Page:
Ottawa’s proposal to consider eliminating the 30% limit for pension funds investing in a company could dramatically improve the country’s infrastructure environment, according to one expert.
In last month’s federal budget, the government said it will hold public consultations with the country’s federal pension funds to consider eliminating the current 30% limit for holding voting shares of an individual company.
“Canada is home to some of the world’s largest and most experienced private sector infrastructure investors,” the budget documents state. “These investors include pension funds. To reduce red tape and improve the investment climate in Canada, the government will undertake a public consultation on the usefulness of the rule that restricts pension funds from holding more than 30% of the voting shares of a company.”
Jason Campbell, principal in Eckler’s investment practice, says the proposed change is entirely tied to promoting infrastructure.
“Spending in the last decade or two has not kept up with the need to maintain and expand our infrastructure,” he says. “That 30% limit has kept many of the mid-to large-sized pension plans out of investing in Canadian public-private partnership (P3) deals, primarily because of the amount of equity going into those deals.”
Campbell notes that if you can only invest 30% in any proposed deal, “That’s pretty small relative to the total assets of those plans. So this would be a way to allow them to put bigger cheques to work and hopefully encourage more Canadian private investment in infrastructure.”
“If it works the way the government thinks in terms of stimulating more investment by larger pension plans, it will create a more competitive environment, for investors looking to get capital into this space,” he adds. “More competition will make it more challenging to get your investment done. But at the same time from a taxpayers’ perspective, it should help to ensure better pricing on some of these deals. “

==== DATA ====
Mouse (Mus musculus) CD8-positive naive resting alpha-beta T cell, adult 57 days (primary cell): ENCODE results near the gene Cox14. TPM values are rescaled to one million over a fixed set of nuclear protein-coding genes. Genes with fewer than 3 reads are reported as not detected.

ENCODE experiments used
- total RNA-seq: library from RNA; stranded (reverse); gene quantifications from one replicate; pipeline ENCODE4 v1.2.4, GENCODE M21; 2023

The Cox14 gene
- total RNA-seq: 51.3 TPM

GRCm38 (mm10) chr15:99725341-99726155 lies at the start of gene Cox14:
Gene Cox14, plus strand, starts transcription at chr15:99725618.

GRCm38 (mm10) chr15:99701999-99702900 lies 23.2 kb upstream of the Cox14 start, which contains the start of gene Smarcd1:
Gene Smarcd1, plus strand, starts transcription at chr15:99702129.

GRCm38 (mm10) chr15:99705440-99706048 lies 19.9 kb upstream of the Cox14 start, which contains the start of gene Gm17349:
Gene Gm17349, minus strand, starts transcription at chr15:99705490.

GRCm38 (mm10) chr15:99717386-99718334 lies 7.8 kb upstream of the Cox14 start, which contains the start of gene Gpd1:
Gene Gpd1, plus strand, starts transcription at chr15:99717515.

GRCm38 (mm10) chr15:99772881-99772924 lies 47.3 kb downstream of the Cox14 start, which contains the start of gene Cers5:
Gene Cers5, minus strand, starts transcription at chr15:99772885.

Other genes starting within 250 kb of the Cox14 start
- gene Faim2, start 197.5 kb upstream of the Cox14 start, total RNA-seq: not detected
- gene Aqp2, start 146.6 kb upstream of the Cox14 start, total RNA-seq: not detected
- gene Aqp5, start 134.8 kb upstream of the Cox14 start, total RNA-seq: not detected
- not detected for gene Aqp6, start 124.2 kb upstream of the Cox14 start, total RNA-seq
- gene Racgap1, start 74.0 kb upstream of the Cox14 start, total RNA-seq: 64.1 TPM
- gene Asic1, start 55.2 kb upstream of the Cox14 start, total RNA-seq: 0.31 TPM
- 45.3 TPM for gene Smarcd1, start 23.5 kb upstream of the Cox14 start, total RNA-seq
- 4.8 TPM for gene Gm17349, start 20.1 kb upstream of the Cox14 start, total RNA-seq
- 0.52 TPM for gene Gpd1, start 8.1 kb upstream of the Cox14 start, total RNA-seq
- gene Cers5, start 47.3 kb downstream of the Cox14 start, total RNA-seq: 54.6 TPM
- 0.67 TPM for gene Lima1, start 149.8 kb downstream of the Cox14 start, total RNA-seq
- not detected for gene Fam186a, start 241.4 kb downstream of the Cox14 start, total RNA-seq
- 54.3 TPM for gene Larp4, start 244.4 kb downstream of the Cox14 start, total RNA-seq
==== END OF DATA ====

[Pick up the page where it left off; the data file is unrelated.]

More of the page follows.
Large pension funds have been advocating the scrapping of the 30% limit for years. But not everyone is convinced that it’s a good idea.
Ian Russell, president and CEO of the Investment Industry Association of Canada, notes that pension funds don’t pay tax, which could lead to an uneven playing field in corporate Canada, with significant concentration and voting control among large tax-exempt pension funds.
Ian Lee, assistant professor at the Sprott School of Business at Carleton University in Ottawa, says there are some compelling arguments for getting rid of the limit, noting that Canada is the only OECD country that puts restrictions on pension funds in terms of maximum ownership.
Lee says that puts Canada at a competitive disadvantage in terms of attracting foreign capital.
But he says the ownership issue could lead to a potential conflict of interest. Does a pension plan with full control of a company represent the interests of shareholders or retirees?
This being Canada, there may be room for compromise, such as raising the limit, but keeping it below 50% so that pension funds can’t have control of any given company or project.
“If moving the limit to 50% will move the needle in getting some of the mid-sized pension plans investing more into this space, then I think that’s something the consulting process will consider,” says Campbell.
“But we don’t even know when the consultation process will begin, so we don’t have a lot of clarity on that.”